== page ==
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Quality of Life

Shortage Of Rental Housing Hampers North County Homeless Initiative

Greg Anglea, executive director of Interfaith Community Services and 
vice president of Alliance for Regional Solutions, which coordinates  the North County 25 Cities Project.
Promise Yee
Greg Anglea, executive director of Interfaith Community Services and vice president of Alliance for Regional Solutions, which coordinates the North County 25 Cities Project.

Monday marks the first 100 days of a North County initiative to end veteran and chronic homelessness.

The initiative is based on a collaborative model already underway in San Diego, called 25 Cities. The North County 25 Cities project surpassed most of its initial goals, but not all.

A group of North County cities, nonprofits, and charities now uses a common assessment tool and share a database to connect homeless individuals with the best resources and find permanent housing.

Greg Anglea is the executive director of Interfaith Community Services and vice president of Alliance for Regional Solutions, which coordinates the North County 25 Cities Project.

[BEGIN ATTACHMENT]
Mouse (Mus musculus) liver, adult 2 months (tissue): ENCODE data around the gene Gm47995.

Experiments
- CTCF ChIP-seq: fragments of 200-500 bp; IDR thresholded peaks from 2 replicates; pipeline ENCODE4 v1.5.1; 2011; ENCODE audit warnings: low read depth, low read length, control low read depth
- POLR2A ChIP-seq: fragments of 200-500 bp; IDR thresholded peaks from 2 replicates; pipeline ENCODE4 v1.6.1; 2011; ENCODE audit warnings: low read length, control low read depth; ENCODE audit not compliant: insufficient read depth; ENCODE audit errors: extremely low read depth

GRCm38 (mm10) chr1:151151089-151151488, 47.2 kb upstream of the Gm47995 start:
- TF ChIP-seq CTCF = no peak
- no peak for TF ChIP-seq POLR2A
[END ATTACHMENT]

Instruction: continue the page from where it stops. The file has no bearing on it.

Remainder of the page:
He said the group’s efforts have assessed 323 homeless individuals, secured seven full-time navigators to help individuals with resource and housing paperwork and referred 123 individuals to housing resources.

The group managed to find permanent housing for 17 people, but that fell short of the goal to find permanent housing for 40 people in the first 100 days. Anglea said a shortage of rental housing is what has created a bottleneck for their efforts.

“We have the resources to move individuals into their own homes,” Anglea said. “We do not have enough homes to move them into.”

He added that with a countywide three percent vacancy rate for rental properties, landlords can be highly selective about who moves in.

“For somebody who is overcoming homelessness and may have a poor credit score, and maybe has a checkered rental history, it’s very difficult to get approved for an apartment even when there is funding there to pay for the rent,” Anglea said.

Anglea said the initiative means resources are being better used and right-sized to fit homeless individuals’ needs and new resources are becoming available. But what’s needed is landlords who will work with the project and give homeless veterans and individuals a chance to start a new life.

At last count there were 1,660 homeless people living in North County, almost 20 percent of all the homeless counted in San Diego County.

Corrected:
Promise Yee is a North County freelance writer. Contact her at promise.yee1@gmail.com. Twitter: @promisenews. Facebook: promise.yee.1.